[et_pb_section fb_built=”1″ admin_label=”section” _builder_version=”3.0.47″][et_pb_row admin_label=”row” _builder_version=”3.0.48″ background_size=”initial” background_position=”top_left” background_repeat=”repeat”][et_pb_column type=”4_4″ _builder_version=”3.0.47″ parallax=”off” parallax_method=”on”][et_pb_text admin_label=”Text” _builder_version=”3.0.74″ background_size=”initial” background_position=”top_left” background_repeat=”repeat”]Matrika is a word that comes from Sanskrit meaning “mother” or “divine mother”. In Hinduism the Matrikas are known as a group of goddesses who are always seen together. Depending on the source they are a group of 7 or 8 goddesses. The Hindu texts give different origins to the appearance of matrikas. A common origin is one that says that the goddesses were created by Shiva to help him fight the demon Andhaka. Other stories say that Brahman created the Matrikas to kill the demon Nirrita. A third story tells us that the matrikas were created by the mind of the goddess Vaishavi, who was helped during a battle.
Matrika can also refer to the goddess of the alphabet and letters. Therefore Matrika Shakti is the power of sound that hides behind letters and words. The language of Sanskrit has about 8 groups of letters, which are symbolized by the 8 Matrikas.
Matrika Shakti make reference to the power of words and therefore to the power of language and communication and how we use it in our daily life as a tool of creation. The words and what we communicate and how we communicate is loaded with shakti, creative energy and therefore can also be loaded with destructive energy. Words can be used to make dreams, to give encouragement, to create opportunities or just the opposite to destroy dreams, hurt someone or close opportunities. Therefore, whether we are conscious or not, the words and how we communicate with them are a very important part that must be mastered by the sadhaka, by those who want to transform the shadow into light and explore its maximum potential.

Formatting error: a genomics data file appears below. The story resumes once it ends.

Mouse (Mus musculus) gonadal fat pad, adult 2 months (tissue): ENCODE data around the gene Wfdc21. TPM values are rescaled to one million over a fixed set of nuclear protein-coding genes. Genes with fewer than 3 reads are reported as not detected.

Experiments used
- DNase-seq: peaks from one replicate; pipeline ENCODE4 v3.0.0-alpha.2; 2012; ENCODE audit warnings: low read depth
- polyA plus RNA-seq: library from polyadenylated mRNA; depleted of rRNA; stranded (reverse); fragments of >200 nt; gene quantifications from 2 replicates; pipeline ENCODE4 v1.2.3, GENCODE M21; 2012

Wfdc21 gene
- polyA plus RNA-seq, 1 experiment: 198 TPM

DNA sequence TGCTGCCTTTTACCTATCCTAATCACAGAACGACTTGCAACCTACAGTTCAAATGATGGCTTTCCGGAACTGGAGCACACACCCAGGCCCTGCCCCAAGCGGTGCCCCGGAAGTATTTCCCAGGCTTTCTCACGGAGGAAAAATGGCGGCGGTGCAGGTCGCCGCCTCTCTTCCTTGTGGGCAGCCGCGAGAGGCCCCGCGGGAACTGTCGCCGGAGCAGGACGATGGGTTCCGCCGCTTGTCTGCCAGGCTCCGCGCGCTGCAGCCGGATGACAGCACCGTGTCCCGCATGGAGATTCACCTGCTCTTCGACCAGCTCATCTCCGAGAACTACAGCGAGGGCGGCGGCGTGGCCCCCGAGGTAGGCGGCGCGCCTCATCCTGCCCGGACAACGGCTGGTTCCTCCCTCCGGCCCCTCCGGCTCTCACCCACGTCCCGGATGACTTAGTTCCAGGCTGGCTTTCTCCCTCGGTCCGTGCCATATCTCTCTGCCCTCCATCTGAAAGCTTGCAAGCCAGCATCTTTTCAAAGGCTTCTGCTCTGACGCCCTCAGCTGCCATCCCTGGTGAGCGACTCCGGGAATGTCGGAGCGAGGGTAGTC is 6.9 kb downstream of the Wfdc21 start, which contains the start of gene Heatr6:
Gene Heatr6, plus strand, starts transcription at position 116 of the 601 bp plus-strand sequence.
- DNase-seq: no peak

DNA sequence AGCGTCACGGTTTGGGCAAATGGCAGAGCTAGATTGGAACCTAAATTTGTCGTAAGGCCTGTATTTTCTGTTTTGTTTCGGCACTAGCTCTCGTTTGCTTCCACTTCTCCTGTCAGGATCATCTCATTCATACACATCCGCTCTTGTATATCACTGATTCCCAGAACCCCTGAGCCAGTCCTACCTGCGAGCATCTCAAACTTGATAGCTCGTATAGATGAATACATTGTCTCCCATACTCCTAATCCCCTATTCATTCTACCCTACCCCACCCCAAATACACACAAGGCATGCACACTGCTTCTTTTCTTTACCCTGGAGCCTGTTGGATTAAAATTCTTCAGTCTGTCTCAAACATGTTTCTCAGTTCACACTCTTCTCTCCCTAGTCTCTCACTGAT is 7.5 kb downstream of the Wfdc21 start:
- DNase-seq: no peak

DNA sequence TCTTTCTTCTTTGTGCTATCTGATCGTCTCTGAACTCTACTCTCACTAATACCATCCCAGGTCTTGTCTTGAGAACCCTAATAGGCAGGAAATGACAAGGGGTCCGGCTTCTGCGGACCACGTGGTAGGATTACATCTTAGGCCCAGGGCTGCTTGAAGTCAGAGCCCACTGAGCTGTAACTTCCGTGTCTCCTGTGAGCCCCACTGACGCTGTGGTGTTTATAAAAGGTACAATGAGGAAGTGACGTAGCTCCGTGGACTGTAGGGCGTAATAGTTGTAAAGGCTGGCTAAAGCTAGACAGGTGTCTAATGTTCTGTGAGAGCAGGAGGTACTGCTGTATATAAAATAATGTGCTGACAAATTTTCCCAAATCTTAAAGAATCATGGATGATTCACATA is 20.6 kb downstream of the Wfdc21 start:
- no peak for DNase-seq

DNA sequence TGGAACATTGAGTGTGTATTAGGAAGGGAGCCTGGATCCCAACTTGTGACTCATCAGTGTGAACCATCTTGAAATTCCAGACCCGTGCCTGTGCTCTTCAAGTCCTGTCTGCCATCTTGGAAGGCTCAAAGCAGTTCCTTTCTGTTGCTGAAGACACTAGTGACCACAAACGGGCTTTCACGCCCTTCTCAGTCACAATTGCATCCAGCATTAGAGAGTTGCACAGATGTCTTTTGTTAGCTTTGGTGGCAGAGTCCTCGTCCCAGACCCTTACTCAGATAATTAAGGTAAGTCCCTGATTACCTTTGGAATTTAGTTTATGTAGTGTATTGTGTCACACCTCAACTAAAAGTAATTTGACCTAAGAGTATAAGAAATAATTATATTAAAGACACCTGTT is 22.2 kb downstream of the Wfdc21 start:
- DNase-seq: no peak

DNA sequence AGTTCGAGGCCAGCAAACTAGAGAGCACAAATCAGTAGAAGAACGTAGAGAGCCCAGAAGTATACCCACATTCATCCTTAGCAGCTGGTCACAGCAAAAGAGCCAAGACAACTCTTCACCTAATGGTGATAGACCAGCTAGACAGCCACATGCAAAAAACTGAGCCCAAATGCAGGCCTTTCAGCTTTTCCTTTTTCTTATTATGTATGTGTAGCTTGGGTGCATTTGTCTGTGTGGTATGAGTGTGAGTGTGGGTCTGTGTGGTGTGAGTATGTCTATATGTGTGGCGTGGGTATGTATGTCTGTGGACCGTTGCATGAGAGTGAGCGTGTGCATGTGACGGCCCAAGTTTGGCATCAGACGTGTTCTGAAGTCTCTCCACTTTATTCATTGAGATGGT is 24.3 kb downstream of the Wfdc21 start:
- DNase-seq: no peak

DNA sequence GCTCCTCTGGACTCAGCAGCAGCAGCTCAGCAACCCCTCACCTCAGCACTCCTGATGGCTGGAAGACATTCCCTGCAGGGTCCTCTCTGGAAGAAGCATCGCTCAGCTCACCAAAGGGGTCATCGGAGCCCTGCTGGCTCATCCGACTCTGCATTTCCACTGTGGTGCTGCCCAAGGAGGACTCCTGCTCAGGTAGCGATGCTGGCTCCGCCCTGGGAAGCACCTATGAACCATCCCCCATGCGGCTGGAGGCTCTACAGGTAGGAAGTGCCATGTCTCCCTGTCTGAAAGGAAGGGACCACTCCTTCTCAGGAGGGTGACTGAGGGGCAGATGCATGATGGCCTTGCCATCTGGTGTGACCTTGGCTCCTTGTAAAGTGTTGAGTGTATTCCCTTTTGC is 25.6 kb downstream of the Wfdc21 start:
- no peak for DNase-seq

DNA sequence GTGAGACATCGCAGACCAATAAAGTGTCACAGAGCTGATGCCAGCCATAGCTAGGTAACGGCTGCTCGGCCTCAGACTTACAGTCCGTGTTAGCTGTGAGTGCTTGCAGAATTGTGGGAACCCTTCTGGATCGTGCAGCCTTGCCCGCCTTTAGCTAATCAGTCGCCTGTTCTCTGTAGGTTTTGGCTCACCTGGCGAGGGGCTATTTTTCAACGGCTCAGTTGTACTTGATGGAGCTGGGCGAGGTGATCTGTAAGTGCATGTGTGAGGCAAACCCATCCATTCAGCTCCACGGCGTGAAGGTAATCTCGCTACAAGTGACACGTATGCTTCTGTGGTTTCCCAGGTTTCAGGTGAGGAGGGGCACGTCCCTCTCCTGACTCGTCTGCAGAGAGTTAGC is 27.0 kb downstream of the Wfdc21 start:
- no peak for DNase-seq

If we pay attention to the way in which we communicate we can observe what are the communicative patterns that we repeat and that are being harmful not only for ourselves, but also in our personal, intimate and even work relationships.
It is very important to observe from the emotion we are talking about. Are we talking from a position of anger, love, anger, humility, arrogance, fear …? When someone tells us something that does not agree with our opinion, the reactive response is not the same as coming from a being that loves a being that feels hate. The effect on the person we have in front is not the same either.
Therefore, observing our words and how we communicate is part of yogic sadhana, is part of a consciousness of our own being and should not be ignored.[/et_pb_text][/et_pb_column][/et_pb_row][/et_pb_section]